Donors based outside N.H. are targeting the state like never before

  • GEOFF FORESTER—Monitor Staff

  • GEOFF FORESTER—Monitor Staff

Monitor staff
Published: 10/27/2016 1:26:21 AM

Robert Tritt sat in front of his computer on Labor Day, clicked a few buttons, and from his home office in Kansas City, sent a $2,700 contribution to Sen. Kelly Ayotte’s campaign.

Tritt, a 61-year-old retired tech executive, has never met New Hampshire’s Republican senator. He has only watched the competitive U.S. Senate contest play out from his Missouri home, 1,400 miles away, in news clippings and on television.

But Tritt gave Ayotte the maximum donation allowed under federal law because he is eager to see the U.S. Senate stay under Republican control.

“I pick the races I think are close,” he said.

Tritt is one of hundreds of outside donors nationwide who together have contributed the vast majority of funds spent so far on the race between Ayotte and Democratic challenger Gov. Maggie Hassan.

A new report released this week found New Hampshire’s election has the highest share of out-of-state spending of all Senate contests in the country.

Almost 95 percent of the $81 million spent on the race so far has come from outside New Hampshire, the report found. The calculation means just $1 out of every $20 spent on mailers, television ads or political signs has been donated by a local resident.

On average, a Senate contest this cycle pulls far fewer dollars, or about 77 percent, from out-of-state donors, according to the report released Monday by the nonprofit advocacy group U.S. PIRG Education Fund.

Spending in the New Hampshire U.S. Senate race is expected to reach a record-setting $100 million by Election Day.

The candidates have spent a fraction of that sum, roughly $23 million combined so far. The bulk of the money comes from outside groups, including super PACs, which raise few of their dollars from inside New Hampshire.

Sixteen of 37 outside groups spending in New Hampshire did not raise a single dollar from a state resident, according to the report.

Granite State Solutions, a top outside spender in the race supporting Ayotte, doesn’t have any financial ties to New Hampshire, the report found.

The group has spent more than $18 million, and all of it was raised from out-of-state donors. When asked whether the group’s name matches its financial backers, spokesman Ian Prior said, “We operate exclusively in New Hampshire and focus on New Hampshire issues.”

The trend isn’t confined to super PACs. Both Ayotte and Hassan have raised less than 30 percent of their largest campaign contributions from New Hampshire residents, the report found.

“If candidates want to compete in a Senate race in the world we live in today, they have to raise a huge amount of money,” said Chris MacKenzie, digital and communications director at U.S. PIRG, Democracy Campaign. “That requires them going outside the state’s borders in order to run a competitive campaign.”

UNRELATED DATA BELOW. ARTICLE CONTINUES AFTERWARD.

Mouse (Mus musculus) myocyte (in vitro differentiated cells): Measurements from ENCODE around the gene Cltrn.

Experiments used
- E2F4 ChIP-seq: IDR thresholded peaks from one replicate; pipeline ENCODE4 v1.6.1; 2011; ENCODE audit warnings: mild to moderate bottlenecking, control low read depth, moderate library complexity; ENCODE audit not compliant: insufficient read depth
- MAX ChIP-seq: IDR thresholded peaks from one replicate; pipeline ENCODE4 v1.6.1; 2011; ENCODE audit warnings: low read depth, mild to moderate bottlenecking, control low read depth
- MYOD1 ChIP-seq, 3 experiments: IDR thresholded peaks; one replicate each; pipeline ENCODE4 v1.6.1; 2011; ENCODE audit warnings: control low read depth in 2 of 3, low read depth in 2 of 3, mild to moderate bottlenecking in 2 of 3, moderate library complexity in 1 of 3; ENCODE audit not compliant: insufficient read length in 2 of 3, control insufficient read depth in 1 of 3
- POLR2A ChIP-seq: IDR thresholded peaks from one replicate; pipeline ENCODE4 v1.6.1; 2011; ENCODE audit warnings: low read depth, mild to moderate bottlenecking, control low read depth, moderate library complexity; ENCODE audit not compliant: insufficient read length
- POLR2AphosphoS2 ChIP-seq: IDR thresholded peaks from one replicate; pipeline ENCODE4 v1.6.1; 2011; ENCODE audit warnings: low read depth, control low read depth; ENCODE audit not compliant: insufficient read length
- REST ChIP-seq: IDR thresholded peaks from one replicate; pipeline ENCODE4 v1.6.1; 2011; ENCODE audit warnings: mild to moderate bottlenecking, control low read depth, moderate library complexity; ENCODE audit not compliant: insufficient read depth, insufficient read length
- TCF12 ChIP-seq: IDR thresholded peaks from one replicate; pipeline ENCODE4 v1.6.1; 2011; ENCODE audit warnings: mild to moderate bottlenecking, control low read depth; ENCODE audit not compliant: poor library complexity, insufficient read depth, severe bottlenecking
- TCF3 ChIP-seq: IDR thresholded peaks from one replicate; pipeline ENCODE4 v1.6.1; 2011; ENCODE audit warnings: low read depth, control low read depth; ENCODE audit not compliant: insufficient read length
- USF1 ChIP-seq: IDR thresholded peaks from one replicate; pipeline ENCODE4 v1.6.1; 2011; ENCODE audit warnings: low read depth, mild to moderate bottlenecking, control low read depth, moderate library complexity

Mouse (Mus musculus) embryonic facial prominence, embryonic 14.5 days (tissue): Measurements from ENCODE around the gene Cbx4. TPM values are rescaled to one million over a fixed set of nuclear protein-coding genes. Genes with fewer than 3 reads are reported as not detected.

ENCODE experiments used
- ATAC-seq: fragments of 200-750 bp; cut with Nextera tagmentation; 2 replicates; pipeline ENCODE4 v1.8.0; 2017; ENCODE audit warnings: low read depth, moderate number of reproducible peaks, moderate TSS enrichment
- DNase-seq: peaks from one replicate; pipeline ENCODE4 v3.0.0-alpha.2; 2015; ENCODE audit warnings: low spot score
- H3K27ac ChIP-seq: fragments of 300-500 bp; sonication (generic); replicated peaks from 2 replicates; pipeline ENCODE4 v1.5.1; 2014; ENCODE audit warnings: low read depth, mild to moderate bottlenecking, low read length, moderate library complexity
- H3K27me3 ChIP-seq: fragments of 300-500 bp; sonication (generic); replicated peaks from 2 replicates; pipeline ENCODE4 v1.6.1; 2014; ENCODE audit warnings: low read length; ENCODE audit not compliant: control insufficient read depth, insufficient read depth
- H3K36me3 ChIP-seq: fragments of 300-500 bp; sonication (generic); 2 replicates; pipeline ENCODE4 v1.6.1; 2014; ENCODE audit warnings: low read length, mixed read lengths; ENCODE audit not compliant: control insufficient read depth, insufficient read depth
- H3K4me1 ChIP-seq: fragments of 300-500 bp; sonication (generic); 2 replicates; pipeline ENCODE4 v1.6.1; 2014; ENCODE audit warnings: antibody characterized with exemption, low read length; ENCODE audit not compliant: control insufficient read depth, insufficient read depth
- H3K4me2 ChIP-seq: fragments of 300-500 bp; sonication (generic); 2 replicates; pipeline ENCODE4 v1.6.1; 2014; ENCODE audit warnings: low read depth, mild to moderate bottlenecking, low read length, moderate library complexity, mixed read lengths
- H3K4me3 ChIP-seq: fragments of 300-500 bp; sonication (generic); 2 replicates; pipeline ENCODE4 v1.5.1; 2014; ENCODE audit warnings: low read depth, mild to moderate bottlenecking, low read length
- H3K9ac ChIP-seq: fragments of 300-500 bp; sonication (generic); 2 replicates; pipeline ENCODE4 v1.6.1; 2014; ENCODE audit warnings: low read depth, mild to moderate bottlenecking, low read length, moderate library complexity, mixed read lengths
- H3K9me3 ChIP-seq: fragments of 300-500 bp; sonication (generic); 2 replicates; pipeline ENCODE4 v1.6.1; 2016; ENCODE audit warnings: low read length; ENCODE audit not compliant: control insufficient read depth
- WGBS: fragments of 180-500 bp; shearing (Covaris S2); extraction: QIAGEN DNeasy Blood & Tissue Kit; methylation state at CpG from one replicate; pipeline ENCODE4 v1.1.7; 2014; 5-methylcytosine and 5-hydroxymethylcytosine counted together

Seventy-seven percent of Ayotte’s donations came from outside of New Hampshire, while 81 percent of contributions to Hassan’s campaign came from out of state, according to the Center for Responsive Politics. Those percentages don’t include the more than $10 million in donations made to the candidates by political committees or people who gave less than $200, which are not reported or are difficult to trace to a certain state.

Hassan, in a statement, touted her local support. “Governor Hassan is proud to have the strong grassroots support of over 6,300 Granite Staters from every corner of New Hampshire for her campaign to take the New Hampshire way of bipartisan problem-solving to Washington,” said spokesman Aaron Jacobs.

Ayotte’s campaign sounded a similar tone. “Our campaign receives support from people across the state and the country who support Kelly’s efforts to solve problems and deliver results for New Hampshire,” said spokeswoman Liz Johnson.

The pair’s finance reports read like a who’s who of influencers in the United States.

Ayotte’s top out-of-state contributors include the owner of the San Diego Chargers, the president and COO of Goldman Sachs, and the CEO of JPMorgan, according to campaign filings.

Hassan’s top donors include the chairman of Walt Disney Studios, actress Monica Horan and director J.J. Abrams, according to campaign finance reports.

Many out-of-state donors are like Tritt – retirees or professionals across the country who are interested in spending on races that could tip control of the U.S. Senate.

Paul Heller, a Democrat from Atlanta, gave to Hassan’s campaign and five other Senate candidates. He didn’t know much about his picks beforehand, but he chose contests based on their competitiveness and whether he thought his donation could make a real difference.

“I am very excited about the potential of bringing back the Senate to a Democratic control,” said Heller, a retired hotel owner who now is an artist.

It’s the first time Heller has invested such a significant sum into Senate candidates across the country. He felt he had to keep up with Republicans who are focused on down-ballot races as they grapple with a controversial presidential nominee. Heller keeps the handwritten thank-you note he got from Hassan.

Tritt cut checks for seven candidates last election cycle, but he only doled out donations to two this year: Ayotte and Florida U.S. Sen. Marco Rubio. His selection criteria includes a requirement the race be competitive, but he also invests in diverse candidates who he feels represent the future of the Republican Party.

“I am attracted to people that would seem to have conservative values but project a willingness to work with others,” he said. Tritt went 7-0 in the 2014 election and this year is hoping his investments will lead to similar odds.

(Allie Morris can be reached at 369-3307 or amorris@cmonitor.com.)




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